We had this epic breakdown where we’d gone to Tombstone, Arizona, and had taken all these photos, and as we pulled out on the freeway, we broke down. But the sun was setting, it was gorgeous out. So we popped the hood, got out the boxed wine we had bought in Silverlake and some ham sandwiches, and sat on the back of the car eating ham sandwiches and drinking boxed wine. 

This Vietnam vet pulls over in a murder van, it literally looked like a van a serial killer would use. But the place we broke down at was just gorgeous; we kind of weren't ready to be rescued yet. We were having fun. We were like, “Could you come back in 20 minutes? Because we’re really enjoying our rosé and sandwiches.”

Very funny. 

It turns out he was a gold miner, and he had a claim up in the mountains we were looking at. He had all these cartons of water in the van. So he got out, had a look, said you busted a hose and you need to let the car cool down. We gave him a ham sandwich; he told us all of his claim-jumping stories. And then he duct-taped the hose together, used the water to fill the radiator, and then sent us to a mechanic. That was breakdown number one.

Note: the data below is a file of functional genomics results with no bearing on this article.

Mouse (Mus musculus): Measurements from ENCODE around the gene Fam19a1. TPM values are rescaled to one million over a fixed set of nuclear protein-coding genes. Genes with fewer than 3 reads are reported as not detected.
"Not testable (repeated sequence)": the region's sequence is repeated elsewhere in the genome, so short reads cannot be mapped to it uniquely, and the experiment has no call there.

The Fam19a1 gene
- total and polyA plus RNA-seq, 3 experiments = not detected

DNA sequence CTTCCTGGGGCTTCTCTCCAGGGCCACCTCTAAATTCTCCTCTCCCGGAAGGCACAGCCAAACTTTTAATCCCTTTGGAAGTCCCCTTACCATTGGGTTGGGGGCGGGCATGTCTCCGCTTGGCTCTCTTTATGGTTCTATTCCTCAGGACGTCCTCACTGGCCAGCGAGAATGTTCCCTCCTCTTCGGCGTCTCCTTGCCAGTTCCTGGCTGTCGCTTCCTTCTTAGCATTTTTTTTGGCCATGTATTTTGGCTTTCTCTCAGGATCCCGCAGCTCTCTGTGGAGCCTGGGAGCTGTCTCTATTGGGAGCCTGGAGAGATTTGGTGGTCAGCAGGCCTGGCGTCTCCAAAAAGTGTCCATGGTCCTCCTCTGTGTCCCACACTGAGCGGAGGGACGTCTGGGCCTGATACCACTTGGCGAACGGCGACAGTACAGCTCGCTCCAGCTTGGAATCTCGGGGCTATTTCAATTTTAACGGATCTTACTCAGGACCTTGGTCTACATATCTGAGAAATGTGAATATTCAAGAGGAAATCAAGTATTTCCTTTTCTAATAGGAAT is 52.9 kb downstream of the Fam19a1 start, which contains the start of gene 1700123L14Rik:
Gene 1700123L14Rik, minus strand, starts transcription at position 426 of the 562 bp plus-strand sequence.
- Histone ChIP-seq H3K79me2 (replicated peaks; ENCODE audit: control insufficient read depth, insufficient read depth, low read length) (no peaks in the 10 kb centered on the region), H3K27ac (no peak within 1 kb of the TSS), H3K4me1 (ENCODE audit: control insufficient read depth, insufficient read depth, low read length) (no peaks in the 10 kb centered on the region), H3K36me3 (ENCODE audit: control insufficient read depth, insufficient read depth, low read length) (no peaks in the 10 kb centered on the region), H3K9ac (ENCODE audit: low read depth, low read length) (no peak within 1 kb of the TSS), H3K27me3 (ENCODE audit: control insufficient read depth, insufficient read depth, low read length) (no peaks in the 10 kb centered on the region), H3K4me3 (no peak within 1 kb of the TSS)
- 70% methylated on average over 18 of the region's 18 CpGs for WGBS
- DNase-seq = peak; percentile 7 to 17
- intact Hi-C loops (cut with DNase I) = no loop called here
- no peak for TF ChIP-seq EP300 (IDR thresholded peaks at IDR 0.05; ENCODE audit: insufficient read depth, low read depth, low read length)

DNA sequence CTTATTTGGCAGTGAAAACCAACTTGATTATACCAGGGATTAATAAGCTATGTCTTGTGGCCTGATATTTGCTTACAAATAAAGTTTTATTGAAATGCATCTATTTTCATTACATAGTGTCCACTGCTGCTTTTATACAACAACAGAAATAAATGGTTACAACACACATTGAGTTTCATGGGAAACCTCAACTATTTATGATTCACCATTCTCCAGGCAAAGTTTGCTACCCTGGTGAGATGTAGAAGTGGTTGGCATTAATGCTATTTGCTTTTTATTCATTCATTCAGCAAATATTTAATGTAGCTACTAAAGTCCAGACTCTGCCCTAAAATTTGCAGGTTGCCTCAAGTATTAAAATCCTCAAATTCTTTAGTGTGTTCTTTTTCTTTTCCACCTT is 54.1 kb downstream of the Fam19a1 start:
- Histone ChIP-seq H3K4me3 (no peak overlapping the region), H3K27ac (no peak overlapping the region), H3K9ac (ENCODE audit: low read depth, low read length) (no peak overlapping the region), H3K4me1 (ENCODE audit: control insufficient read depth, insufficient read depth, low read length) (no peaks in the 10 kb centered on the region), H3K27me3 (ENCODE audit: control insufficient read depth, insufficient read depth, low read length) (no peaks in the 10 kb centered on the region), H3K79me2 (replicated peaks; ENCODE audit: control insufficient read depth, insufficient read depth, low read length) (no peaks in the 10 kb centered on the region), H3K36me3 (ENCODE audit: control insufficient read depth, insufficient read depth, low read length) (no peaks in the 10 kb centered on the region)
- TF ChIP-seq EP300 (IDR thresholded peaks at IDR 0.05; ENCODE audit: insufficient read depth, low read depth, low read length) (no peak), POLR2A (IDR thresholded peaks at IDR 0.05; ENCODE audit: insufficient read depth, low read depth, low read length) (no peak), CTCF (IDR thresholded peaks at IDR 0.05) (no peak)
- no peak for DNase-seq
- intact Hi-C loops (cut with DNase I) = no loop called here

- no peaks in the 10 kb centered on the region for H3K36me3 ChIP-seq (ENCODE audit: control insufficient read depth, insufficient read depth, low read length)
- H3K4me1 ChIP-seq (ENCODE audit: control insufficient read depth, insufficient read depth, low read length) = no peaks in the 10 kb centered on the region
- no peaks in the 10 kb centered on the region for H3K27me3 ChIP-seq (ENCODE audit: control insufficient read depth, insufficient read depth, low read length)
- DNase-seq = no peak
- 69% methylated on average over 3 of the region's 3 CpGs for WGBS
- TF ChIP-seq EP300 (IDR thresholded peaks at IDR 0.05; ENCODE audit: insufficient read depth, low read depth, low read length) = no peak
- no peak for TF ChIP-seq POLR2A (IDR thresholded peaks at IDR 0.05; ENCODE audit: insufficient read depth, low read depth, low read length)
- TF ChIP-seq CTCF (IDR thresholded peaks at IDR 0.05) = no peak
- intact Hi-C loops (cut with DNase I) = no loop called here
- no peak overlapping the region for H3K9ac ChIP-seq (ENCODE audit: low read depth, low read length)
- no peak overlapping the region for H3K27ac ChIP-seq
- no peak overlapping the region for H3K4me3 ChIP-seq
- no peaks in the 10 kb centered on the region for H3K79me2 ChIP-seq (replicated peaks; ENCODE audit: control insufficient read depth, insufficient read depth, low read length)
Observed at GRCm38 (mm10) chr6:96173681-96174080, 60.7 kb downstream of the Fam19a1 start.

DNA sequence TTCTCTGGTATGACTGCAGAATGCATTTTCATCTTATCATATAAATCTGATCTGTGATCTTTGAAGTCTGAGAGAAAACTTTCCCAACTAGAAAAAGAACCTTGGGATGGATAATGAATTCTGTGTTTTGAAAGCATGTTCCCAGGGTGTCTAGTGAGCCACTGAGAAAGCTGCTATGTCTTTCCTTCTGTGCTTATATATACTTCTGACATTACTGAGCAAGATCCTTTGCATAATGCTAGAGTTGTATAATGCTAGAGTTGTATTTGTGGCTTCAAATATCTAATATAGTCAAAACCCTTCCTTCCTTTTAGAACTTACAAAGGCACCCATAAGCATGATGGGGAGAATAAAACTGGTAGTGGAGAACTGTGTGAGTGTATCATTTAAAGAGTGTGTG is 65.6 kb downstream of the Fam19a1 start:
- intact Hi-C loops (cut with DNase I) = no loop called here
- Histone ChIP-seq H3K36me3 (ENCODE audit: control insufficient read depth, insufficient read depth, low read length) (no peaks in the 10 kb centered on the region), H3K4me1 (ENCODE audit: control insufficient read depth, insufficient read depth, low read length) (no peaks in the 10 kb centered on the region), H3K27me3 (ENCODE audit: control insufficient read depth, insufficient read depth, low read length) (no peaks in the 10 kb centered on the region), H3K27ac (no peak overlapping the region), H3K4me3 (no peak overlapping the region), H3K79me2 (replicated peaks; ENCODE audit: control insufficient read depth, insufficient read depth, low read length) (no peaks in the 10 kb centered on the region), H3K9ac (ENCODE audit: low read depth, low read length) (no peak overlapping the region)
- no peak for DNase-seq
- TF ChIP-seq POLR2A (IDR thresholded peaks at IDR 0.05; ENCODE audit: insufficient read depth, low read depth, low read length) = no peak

Just number one?

We also broke down in Manor, Texas. It’s this teeny tiny town from the movie, What’s Eating Gilbert Grape? We were one day out from getting home and making the White Linen Night party. We broke down, and the local mechanic had to send away for the parts. So we had this entire crazy movie day where we had breakfast at the Mexican restaurant, we’re sitting on a bench having another carton of wine, we wander around town and go to this historic home to read the plaque on it, and the woman invites us in and offers for us to spend the night there if we get stuck. It was this very weird eccentric day in this small town.